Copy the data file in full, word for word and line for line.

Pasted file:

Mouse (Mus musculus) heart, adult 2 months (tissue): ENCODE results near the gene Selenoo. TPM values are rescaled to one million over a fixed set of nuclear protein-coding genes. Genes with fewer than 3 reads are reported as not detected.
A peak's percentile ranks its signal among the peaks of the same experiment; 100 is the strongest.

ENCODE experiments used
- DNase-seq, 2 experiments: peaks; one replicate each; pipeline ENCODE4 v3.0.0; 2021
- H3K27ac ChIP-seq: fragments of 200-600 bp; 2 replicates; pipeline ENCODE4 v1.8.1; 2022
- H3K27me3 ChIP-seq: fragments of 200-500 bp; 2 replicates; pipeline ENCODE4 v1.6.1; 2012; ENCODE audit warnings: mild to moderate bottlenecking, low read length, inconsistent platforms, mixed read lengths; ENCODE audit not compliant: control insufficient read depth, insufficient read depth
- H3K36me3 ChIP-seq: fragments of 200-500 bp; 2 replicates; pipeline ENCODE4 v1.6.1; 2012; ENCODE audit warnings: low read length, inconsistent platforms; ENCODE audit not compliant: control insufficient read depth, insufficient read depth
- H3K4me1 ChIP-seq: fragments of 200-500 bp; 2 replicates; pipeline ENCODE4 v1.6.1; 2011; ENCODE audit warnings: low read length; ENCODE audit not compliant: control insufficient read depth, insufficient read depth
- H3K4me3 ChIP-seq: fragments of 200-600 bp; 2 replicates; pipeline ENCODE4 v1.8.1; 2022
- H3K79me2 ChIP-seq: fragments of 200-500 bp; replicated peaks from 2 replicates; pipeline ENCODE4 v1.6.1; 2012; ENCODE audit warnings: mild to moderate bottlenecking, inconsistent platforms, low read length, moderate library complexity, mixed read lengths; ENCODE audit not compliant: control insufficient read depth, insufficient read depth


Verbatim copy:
Mouse (Mus musculus) heart, adult 2 months (tissue): ENCODE results near the gene Selenoo. TPM values are rescaled to one million over a fixed set of nuclear protein-coding genes. Genes with fewer than 3 reads are reported as not detected.
A peak's percentile ranks its signal among the peaks of the same experiment; 100 is the strongest.

ENCODE experiments used
- DNase-seq, 2 experiments: peaks; one replicate each; pipeline ENCODE4 v3.0.0; 2021
- H3K27ac ChIP-seq: fragments of 200-600 bp; 2 replicates; pipeline ENCODE4 v1.8.1; 2022
- H3K27me3 ChIP-seq: fragments of 200-500 bp; 2 replicates; pipeline ENCODE4 v1.6.1; 2012; ENCODE audit warnings: mild to moderate bottlenecking, low read length, inconsistent platforms, mixed read lengths; ENCODE audit not compliant: control insufficient read depth, insufficient read depth
- H3K36me3 ChIP-seq: fragments of 200-500 bp; 2 replicates; pipeline ENCODE4 v1.6.1; 2012; ENCODE audit warnings: low read length, inconsistent platforms; ENCODE audit not compliant: control insufficient read depth, insufficient read depth
- H3K4me1 ChIP-seq: fragments of 200-500 bp; 2 replicates; pipeline ENCODE4 v1.6.1; 2011; ENCODE audit warnings: low read length; ENCODE audit not compliant: control insufficient read depth, insufficient read depth
- H3K4me3 ChIP-seq: fragments of 200-600 bp; 2 replicates; pipeline ENCODE4 v1.8.1; 2022
- H3K79me2 ChIP-seq: fragments of 200-500 bp; replicated peaks from 2 replicates; pipeline ENCODE4 v1.6.1; 2012; ENCODE audit warnings: mild to moderate bottlenecking, inconsistent platforms, low read length, moderate library complexity, mixed read lengths; ENCODE audit not compliant: control insufficient read depth, insufficient read depth